banner
alive logo
foodfamilylifestylebeautysustainabilityhealthimmunity

Matcha Pistachio Butter

Makes about 1 1/2 cups (350 mL).

    Share

    Matcha Pistachio Butter

    (pictured with Matcha Pistachio Chia Pudding Parfait)

    Advertisement

    Antioxidant-rich pistachios make a wonderful nut butter on their own. However, stir in a couple of spoonfuls of matcha green tea powder, which is an antioxidant powerhouse in its own right, and you have a unique spread that tastes good and is good for you too.

    Tip

    Pistachios are one of the most vitamin B6-rich foods around.

    Advertisement

    Matcha Pistachio Butter

    Ingredients

    • 2 1/2 cups (625 mL) raw, shelled pistachios
    • 1/2 tsp (2 mL) kosher salt
    • 2 tsp (10 mL) matcha powder
    • 1/4 tsp (1 mL) ground cinnamon
    • 2 Tbsp (30 mL) coconut nectar
    • 1/2 tsp (2 mL) melted coconut oil

    Nutrition

    Per serving:

    • calories76
    • protein3g
    • fat6g
      • saturated fat1g
      • trans fat0g
    • carbohydrates4g
      • sugars2g
      • fibre1g
    • sodium49mg

    Directions

    01

    Preheat ven to 375 F (190 C).

    02

    On rimmed baking tray, spread out pistachios in a single layer. Toast in oven until fragrant, about 7 to 9 minutes.

    03

    While nuts are warm, transfer to food processor fitted with steel blade attachment. Process, scraping down sides of bowl as needed, until pistachios transform into a smooth paste. Be patient, as this will take about 10 minutes.

    04

    Add salt, matcha, cinnamon, coconut nectar, and oil. Continue to process, scraping down sides of bowl as needed, until well incorporated and mixture is smooth, about another 8 minutes. Add a little more coconut oil if needed. Transfer to airtight jar and keep refrigerated for up to 1 month.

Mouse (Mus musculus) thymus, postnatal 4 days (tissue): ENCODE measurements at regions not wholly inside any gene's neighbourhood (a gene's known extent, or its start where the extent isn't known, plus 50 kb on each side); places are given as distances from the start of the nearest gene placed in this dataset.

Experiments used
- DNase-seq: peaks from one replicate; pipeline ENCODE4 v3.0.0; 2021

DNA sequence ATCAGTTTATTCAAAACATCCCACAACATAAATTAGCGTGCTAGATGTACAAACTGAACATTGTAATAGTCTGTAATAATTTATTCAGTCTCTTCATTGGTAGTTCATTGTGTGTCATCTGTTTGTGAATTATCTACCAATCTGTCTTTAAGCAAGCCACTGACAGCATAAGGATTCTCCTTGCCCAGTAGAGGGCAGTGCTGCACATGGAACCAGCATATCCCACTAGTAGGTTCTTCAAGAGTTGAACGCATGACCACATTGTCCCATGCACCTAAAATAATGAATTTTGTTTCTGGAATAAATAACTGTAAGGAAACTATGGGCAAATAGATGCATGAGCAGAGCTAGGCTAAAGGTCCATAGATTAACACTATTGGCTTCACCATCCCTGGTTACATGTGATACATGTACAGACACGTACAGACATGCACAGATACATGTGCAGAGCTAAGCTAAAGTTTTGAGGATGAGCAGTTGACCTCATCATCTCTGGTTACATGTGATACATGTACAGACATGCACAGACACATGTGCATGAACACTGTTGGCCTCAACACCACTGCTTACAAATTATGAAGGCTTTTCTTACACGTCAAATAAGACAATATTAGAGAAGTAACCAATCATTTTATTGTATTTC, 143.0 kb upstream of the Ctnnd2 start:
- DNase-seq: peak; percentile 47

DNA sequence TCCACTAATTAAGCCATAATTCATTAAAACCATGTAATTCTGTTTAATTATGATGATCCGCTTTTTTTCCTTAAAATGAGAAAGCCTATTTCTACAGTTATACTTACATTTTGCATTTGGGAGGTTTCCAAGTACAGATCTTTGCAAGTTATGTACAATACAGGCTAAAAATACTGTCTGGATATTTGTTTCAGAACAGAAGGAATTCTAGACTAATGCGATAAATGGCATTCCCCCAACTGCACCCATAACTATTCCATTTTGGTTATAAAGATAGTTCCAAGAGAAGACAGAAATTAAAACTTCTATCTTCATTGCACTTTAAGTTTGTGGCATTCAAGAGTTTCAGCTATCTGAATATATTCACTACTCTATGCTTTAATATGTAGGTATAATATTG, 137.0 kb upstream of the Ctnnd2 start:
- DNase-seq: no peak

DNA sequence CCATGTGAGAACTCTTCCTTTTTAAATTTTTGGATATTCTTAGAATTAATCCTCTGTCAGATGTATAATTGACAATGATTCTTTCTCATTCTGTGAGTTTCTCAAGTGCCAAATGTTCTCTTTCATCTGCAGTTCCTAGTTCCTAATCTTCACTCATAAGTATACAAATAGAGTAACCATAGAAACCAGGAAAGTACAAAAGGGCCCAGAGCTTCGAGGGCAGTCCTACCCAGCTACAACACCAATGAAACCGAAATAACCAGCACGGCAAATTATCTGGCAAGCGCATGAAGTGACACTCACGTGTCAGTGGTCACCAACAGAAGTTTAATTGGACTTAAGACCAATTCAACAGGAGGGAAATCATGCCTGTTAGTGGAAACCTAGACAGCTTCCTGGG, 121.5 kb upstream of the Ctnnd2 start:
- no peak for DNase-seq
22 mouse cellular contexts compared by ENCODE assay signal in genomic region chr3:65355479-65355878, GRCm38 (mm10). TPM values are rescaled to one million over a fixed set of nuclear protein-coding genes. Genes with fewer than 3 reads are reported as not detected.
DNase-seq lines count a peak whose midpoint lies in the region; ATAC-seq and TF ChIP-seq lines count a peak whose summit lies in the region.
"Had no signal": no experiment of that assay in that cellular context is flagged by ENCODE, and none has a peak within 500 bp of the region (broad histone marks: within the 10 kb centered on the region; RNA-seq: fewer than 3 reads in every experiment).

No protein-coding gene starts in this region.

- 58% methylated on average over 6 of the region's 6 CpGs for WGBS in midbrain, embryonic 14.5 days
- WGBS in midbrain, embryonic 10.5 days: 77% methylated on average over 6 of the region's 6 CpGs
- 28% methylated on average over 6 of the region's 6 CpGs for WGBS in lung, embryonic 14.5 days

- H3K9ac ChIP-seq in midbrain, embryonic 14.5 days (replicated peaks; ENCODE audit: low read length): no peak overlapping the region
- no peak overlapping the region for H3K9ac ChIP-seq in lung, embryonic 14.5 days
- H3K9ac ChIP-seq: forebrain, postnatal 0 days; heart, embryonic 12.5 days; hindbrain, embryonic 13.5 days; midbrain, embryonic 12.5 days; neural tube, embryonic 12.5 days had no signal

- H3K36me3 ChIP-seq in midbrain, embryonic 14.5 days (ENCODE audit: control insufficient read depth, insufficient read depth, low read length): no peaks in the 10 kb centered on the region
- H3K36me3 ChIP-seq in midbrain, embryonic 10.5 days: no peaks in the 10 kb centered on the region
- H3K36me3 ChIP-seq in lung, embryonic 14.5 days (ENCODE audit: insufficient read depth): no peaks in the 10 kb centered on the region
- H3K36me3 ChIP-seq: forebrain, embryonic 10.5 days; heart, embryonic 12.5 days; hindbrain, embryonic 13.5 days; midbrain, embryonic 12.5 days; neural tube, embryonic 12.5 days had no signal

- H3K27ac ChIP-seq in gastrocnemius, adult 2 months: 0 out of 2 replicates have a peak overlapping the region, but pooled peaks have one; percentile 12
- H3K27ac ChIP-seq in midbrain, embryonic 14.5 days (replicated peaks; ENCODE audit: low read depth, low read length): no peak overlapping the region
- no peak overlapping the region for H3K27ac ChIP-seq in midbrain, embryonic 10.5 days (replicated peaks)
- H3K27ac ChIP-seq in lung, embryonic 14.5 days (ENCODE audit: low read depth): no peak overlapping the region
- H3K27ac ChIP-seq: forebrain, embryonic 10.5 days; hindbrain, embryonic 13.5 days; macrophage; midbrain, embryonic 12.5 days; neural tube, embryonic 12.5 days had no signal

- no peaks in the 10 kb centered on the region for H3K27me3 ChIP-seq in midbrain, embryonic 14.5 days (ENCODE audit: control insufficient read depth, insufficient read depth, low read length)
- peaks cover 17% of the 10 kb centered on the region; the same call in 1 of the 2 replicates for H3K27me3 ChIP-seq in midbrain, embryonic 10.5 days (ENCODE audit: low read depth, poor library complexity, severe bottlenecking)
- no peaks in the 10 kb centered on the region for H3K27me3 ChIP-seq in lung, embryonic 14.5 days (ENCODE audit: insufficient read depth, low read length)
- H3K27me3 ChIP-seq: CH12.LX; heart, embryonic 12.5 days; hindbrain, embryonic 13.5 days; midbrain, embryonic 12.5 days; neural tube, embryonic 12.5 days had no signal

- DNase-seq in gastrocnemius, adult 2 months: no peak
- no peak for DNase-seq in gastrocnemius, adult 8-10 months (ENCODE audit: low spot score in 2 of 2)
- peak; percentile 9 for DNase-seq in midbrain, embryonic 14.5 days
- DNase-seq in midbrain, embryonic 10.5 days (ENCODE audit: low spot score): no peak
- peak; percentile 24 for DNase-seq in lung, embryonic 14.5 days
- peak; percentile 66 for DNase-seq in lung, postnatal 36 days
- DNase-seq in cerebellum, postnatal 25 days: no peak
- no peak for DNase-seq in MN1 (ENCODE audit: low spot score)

Advertisement

    Like this recipe?

    This recipe is part of the Nut + Seed Butters collection.

    Ad
    Advertisement
    Advertisement

    READ THIS NEXT

    SEE MORE »
    Salmon Tacos with Red Cabbage and Orange Slaw with Lime Yogurt
    Mussels with Tomato, Saffron, and Fennel

    Mussels with Tomato, Saffron, and Fennel

    B12-rich mussels are a very good and economical source of protein and iron. Steamed mussels are a classic way to enjoy seafood—and so is this rich, aromatic broth of tomato, fennel, and saffron. Be sure to allow saffron to fully infuse to get the full flavour benefit, and finish off the dish with the fragrant fennel fronds. Sustainability status Farmed mussels are considered highly sustainable due to their low impacts on the environment. They are easy to harvest, require no fertilizer or fresh water, and don’t need to be fed externally, as they get all their nutritional requirements from their marine environment. Mussel prep Selection: Look for mussels with shiny, tightly closed shells that smell of the sea. If shells are slightly open, give them a tap. Live mussels will close immediately. Storage: Keep mussels in the fridge in a shallow pan laid on top of ice. Keep them out of water and cover with a damp cloth. Ideally, consume on the day you buy them, but within two days. They need to breathe, so never keep them in a sealed plastic bag. Cleanup: In addition to being sustainable, farmed mussels tend to require less cleaning than wild mussels. Most of the fibrous “beards” that mussels use to grip solid surfaces will have been removed before sale. But if a few remain, they’re easily dispatched: grasp the beard with your thumb and forefinger and pull it toward the hinge of the mussel and give it a tug. Afterward, give mussels a quick rinse and scrub away any areas of mud or seaweed, which, with farmed mussels, will require minimal work.